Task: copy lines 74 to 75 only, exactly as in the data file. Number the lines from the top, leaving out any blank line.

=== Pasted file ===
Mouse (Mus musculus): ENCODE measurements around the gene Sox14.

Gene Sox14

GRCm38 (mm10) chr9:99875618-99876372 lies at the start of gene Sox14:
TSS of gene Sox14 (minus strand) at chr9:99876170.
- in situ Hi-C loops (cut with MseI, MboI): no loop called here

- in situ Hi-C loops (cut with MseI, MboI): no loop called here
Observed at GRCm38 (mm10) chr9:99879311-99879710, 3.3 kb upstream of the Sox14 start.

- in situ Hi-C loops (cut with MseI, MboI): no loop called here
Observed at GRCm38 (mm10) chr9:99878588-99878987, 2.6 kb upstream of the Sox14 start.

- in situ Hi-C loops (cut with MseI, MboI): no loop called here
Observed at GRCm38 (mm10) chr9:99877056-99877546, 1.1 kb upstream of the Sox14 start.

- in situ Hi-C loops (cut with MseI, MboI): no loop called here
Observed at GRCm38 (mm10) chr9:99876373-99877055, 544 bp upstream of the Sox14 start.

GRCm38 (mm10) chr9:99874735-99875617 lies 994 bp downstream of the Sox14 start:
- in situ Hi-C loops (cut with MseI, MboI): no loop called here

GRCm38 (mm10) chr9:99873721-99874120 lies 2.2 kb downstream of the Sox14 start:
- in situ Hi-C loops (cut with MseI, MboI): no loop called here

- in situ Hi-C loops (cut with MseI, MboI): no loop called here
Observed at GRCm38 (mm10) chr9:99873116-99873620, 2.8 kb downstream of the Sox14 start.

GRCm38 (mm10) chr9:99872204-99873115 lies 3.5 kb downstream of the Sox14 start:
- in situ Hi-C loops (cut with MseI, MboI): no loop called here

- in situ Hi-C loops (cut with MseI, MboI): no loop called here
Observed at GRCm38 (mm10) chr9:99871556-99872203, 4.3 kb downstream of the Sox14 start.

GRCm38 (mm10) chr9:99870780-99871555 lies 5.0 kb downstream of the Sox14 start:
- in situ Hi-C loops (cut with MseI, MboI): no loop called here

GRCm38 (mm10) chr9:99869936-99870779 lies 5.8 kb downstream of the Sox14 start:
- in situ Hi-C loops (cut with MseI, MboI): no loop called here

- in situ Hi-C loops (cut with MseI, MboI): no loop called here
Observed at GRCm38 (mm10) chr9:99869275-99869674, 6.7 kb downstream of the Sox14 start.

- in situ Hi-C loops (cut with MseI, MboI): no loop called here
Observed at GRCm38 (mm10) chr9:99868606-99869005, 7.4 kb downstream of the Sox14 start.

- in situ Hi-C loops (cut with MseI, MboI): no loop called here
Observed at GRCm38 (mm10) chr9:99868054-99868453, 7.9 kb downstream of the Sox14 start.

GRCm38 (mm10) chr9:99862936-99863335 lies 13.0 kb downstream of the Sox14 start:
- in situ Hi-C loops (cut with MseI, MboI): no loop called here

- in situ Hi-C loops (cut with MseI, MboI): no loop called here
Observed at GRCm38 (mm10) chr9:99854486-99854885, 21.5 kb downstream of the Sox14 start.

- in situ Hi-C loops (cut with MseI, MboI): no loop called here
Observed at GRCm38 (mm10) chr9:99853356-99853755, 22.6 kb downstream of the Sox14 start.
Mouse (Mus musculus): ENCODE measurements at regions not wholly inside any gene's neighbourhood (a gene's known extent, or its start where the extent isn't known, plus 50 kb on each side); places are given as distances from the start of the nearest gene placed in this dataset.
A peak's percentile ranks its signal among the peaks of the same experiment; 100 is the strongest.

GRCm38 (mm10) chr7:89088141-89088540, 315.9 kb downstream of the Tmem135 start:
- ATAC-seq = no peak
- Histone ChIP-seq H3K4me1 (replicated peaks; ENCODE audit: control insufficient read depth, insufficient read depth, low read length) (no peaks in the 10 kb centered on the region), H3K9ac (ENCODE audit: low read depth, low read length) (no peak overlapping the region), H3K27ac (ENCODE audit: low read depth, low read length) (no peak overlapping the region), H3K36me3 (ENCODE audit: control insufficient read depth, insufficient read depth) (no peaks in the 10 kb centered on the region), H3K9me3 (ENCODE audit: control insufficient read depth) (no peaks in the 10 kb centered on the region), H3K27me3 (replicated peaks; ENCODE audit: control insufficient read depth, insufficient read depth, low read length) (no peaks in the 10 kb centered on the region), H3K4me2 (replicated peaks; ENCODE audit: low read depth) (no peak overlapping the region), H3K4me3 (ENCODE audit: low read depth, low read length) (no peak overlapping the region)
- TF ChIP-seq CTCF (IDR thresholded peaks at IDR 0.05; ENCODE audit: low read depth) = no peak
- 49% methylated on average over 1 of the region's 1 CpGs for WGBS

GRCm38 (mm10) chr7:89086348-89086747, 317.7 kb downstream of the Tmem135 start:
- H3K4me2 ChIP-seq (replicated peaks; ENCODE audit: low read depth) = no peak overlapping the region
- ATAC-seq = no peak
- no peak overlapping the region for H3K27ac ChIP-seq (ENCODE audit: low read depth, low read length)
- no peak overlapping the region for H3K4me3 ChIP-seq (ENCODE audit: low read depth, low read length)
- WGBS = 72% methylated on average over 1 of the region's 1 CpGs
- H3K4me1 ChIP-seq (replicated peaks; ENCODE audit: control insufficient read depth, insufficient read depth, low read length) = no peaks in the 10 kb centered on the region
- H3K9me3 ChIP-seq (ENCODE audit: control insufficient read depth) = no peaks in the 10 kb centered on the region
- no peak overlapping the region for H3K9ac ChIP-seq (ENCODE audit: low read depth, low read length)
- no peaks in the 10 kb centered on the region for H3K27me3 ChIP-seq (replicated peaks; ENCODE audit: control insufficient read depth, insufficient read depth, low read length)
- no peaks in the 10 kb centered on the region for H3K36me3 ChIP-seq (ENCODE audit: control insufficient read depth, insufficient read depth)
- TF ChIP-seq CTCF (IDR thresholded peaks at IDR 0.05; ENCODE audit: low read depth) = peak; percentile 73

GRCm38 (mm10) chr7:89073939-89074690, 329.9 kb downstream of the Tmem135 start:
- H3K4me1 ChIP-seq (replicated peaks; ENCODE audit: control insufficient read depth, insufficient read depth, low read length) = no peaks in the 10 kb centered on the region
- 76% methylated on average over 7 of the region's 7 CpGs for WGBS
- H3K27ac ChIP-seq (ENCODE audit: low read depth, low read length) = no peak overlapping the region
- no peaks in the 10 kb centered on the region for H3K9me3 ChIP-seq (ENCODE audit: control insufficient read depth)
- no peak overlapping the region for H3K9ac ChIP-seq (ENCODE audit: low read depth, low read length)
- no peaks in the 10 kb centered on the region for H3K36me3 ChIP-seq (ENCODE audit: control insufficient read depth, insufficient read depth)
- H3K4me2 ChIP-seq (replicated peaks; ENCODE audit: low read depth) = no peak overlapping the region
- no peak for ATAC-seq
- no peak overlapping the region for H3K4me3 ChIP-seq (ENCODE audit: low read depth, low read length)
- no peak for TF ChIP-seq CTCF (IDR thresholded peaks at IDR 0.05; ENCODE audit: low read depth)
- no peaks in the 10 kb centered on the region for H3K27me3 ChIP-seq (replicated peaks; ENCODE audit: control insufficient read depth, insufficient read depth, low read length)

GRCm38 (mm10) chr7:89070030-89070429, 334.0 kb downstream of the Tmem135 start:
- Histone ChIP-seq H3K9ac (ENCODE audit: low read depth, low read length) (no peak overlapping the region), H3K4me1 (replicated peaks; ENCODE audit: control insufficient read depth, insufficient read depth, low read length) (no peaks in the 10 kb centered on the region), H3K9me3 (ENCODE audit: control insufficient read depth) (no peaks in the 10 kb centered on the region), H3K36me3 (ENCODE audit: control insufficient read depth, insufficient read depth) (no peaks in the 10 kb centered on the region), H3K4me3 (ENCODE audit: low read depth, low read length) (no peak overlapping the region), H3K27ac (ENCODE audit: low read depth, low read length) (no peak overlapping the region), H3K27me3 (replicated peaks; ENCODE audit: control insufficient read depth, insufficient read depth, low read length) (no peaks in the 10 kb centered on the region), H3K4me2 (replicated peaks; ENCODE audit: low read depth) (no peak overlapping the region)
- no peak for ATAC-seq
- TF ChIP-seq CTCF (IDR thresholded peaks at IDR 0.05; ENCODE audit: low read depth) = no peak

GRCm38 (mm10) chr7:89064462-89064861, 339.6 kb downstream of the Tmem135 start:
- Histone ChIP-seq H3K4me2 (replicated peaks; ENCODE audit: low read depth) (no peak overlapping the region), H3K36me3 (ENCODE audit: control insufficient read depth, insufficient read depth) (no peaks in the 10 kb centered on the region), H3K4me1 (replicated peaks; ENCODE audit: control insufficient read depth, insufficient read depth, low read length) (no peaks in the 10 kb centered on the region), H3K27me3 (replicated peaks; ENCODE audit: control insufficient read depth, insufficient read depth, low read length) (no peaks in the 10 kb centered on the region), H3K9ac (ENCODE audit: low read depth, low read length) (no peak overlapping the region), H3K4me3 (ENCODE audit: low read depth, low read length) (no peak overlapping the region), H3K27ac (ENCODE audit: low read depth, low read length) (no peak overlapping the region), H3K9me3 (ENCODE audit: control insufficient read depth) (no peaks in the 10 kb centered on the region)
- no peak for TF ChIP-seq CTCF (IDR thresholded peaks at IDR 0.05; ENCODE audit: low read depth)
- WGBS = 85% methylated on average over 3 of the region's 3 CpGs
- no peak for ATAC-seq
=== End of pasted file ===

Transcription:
- TF ChIP-seq CTCF (IDR thresholded peaks at IDR 0.05; ENCODE audit: low read depth) = no peak

GRCm38 (mm10) chr7:89064462-89064861, 339.6 kb downstream of the Tmem135 start: